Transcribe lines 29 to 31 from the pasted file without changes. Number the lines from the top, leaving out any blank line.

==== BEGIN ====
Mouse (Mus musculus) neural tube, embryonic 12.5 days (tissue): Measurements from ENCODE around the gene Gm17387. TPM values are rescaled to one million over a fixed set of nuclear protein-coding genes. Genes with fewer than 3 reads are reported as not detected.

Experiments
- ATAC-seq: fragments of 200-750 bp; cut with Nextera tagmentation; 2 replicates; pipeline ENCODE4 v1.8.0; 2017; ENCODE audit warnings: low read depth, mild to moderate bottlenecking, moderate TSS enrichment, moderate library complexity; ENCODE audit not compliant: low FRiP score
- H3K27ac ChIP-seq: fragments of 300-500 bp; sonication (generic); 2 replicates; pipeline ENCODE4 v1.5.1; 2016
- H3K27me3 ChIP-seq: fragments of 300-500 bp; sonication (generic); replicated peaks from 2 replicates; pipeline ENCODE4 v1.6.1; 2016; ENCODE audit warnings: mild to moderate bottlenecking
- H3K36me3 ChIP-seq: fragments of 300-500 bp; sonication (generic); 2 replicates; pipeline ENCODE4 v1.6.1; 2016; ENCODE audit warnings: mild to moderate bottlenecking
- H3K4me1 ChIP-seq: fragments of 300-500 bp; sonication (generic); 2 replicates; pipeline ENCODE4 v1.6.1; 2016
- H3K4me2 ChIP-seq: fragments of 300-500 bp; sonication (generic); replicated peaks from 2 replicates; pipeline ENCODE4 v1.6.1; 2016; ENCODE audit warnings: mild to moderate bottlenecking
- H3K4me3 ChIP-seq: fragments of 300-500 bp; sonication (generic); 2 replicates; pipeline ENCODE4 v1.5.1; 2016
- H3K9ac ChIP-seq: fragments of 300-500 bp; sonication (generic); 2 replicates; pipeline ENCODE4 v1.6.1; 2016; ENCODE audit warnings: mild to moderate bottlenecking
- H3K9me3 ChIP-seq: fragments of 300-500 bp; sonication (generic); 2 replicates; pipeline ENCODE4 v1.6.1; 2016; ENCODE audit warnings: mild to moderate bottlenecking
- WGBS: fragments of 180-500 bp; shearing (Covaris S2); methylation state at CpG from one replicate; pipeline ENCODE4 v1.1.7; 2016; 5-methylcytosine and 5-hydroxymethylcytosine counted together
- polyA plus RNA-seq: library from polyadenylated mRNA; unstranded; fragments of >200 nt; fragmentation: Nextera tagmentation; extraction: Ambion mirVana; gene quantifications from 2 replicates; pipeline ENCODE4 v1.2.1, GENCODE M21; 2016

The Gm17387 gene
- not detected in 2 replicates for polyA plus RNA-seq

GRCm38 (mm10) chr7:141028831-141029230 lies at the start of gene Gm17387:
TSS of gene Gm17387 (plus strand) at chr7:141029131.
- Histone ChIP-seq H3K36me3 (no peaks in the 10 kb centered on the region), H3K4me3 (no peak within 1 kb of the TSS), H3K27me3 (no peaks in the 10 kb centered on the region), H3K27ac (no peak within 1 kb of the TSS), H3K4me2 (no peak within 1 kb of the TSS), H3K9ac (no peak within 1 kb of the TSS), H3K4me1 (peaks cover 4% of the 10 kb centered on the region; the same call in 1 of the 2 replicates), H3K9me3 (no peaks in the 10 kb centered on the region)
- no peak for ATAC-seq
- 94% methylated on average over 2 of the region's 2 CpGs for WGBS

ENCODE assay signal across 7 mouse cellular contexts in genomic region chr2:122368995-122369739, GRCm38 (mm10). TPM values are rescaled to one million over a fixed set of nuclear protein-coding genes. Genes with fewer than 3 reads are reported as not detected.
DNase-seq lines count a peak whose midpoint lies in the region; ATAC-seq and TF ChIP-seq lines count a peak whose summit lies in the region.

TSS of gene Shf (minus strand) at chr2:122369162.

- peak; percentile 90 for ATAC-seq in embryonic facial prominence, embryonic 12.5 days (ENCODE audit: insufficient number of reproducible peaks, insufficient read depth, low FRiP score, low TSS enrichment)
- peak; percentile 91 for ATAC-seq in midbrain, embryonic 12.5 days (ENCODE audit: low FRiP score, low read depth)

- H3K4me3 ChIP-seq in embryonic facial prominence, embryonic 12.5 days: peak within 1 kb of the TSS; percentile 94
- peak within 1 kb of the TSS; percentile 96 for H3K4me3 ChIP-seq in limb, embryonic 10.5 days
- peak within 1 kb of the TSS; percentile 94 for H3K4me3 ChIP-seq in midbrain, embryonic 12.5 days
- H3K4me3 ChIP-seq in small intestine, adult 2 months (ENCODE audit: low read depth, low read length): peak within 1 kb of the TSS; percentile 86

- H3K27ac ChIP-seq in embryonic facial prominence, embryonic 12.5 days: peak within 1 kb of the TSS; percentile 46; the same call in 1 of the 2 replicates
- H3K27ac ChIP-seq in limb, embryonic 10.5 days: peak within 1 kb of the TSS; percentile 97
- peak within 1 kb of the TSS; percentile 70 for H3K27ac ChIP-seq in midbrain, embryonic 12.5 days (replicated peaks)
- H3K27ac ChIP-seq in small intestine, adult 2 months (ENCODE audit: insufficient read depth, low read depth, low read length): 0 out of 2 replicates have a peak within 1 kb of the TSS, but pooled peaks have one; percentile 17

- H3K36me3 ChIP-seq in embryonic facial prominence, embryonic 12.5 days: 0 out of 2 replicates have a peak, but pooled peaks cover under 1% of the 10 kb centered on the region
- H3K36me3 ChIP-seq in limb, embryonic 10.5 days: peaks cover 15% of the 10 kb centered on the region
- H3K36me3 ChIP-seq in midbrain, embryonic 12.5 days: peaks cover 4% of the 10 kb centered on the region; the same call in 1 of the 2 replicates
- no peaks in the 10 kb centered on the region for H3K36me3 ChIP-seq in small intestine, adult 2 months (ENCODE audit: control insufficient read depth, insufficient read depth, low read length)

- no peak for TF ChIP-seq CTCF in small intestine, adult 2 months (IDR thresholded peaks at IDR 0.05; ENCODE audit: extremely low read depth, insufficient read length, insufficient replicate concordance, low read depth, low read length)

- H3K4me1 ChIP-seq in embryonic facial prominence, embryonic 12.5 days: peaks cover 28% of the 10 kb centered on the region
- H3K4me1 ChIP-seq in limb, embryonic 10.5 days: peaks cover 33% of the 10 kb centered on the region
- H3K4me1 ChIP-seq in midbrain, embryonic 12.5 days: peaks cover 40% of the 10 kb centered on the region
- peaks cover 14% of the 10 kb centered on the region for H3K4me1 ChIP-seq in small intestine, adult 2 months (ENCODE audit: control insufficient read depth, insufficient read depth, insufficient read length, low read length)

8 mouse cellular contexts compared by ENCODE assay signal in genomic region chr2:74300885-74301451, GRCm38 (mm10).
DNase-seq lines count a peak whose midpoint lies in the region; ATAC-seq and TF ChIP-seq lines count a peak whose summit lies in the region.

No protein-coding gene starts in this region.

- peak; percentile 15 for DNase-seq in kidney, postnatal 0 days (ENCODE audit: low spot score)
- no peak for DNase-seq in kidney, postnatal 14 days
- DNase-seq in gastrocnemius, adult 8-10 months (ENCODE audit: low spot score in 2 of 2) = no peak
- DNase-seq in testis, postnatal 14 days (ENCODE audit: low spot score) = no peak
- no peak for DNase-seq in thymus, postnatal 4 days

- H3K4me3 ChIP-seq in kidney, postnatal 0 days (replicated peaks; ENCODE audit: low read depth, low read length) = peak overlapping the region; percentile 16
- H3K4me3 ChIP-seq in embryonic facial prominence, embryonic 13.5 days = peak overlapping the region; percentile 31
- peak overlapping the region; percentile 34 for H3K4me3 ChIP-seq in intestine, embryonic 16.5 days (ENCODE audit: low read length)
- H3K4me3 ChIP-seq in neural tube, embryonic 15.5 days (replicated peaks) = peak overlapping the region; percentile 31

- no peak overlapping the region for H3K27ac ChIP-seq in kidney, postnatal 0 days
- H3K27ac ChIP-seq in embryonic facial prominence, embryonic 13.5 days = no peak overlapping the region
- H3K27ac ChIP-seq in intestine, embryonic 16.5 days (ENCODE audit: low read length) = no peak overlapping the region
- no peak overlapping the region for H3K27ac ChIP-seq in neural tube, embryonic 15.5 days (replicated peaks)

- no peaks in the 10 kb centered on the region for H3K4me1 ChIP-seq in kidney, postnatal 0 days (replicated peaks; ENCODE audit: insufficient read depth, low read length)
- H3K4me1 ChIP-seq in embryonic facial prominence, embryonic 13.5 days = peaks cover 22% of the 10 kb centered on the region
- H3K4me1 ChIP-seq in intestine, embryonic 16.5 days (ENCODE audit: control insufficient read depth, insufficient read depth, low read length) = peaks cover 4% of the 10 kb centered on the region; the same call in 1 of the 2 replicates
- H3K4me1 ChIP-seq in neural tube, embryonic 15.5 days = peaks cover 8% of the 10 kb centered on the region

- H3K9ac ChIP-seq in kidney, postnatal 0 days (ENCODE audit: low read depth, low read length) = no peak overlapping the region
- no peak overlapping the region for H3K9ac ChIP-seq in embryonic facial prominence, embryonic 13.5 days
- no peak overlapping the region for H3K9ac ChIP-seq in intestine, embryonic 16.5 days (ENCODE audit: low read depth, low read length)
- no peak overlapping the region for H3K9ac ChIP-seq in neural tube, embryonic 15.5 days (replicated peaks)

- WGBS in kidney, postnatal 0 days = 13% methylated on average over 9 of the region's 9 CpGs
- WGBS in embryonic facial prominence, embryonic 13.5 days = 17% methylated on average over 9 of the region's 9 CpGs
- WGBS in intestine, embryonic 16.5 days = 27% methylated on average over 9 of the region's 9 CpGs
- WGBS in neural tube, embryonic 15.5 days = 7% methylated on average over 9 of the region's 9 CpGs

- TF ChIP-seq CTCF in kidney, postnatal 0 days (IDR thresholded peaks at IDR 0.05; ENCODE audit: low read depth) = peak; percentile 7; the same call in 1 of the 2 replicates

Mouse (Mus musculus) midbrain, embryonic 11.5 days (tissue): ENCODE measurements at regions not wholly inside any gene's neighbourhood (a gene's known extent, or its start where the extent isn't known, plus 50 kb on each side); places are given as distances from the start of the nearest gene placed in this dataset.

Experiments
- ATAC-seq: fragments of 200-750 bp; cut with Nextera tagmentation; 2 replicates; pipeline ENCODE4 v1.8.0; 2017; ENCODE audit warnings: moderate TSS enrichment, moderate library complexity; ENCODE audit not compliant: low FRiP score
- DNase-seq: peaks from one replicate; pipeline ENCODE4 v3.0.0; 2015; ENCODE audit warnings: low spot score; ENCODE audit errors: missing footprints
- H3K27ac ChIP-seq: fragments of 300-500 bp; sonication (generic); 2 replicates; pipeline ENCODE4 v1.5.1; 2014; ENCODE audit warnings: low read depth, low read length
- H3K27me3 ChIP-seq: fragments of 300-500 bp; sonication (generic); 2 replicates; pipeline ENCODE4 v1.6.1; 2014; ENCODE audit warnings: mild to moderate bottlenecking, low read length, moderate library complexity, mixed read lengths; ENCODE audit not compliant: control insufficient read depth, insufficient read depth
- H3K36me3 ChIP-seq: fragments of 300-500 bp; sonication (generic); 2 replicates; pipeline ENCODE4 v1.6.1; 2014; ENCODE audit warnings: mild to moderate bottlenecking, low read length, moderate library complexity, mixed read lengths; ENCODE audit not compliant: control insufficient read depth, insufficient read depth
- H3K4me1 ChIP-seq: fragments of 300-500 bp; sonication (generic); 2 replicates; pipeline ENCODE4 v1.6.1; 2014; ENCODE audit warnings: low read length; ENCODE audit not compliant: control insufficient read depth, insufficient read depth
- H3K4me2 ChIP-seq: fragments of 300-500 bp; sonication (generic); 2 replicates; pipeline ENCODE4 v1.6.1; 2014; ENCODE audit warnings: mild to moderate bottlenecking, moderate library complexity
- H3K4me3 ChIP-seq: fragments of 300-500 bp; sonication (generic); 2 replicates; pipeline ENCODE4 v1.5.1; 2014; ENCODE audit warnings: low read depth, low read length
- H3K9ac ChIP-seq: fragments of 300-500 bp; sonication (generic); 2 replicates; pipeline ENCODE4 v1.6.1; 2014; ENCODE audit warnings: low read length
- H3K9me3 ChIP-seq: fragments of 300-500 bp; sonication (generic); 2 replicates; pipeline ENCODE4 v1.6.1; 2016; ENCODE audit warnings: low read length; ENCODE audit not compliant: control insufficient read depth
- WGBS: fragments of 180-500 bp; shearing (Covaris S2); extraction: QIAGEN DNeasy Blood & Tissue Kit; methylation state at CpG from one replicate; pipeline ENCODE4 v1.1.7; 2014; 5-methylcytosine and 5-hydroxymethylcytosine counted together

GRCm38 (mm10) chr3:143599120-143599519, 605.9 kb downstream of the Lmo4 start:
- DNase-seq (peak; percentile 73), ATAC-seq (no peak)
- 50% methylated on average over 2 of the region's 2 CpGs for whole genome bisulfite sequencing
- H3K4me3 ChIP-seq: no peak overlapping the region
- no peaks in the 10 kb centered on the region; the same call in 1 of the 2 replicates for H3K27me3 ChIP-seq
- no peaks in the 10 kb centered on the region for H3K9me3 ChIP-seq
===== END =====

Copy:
- H3K4me3 ChIP-seq in small intestine, adult 2 months (ENCODE audit: low read depth, low read length): peak within 1 kb of the TSS; percentile 86

- H3K27ac ChIP-seq in embryonic facial prominence, embryonic 12.5 days: peak within 1 kb of the TSS; percentile 46; the same call in 1 of the 2 replicates
- H3K27ac ChIP-seq in limb, embryonic 10.5 days: peak within 1 kb of the TSS; percentile 97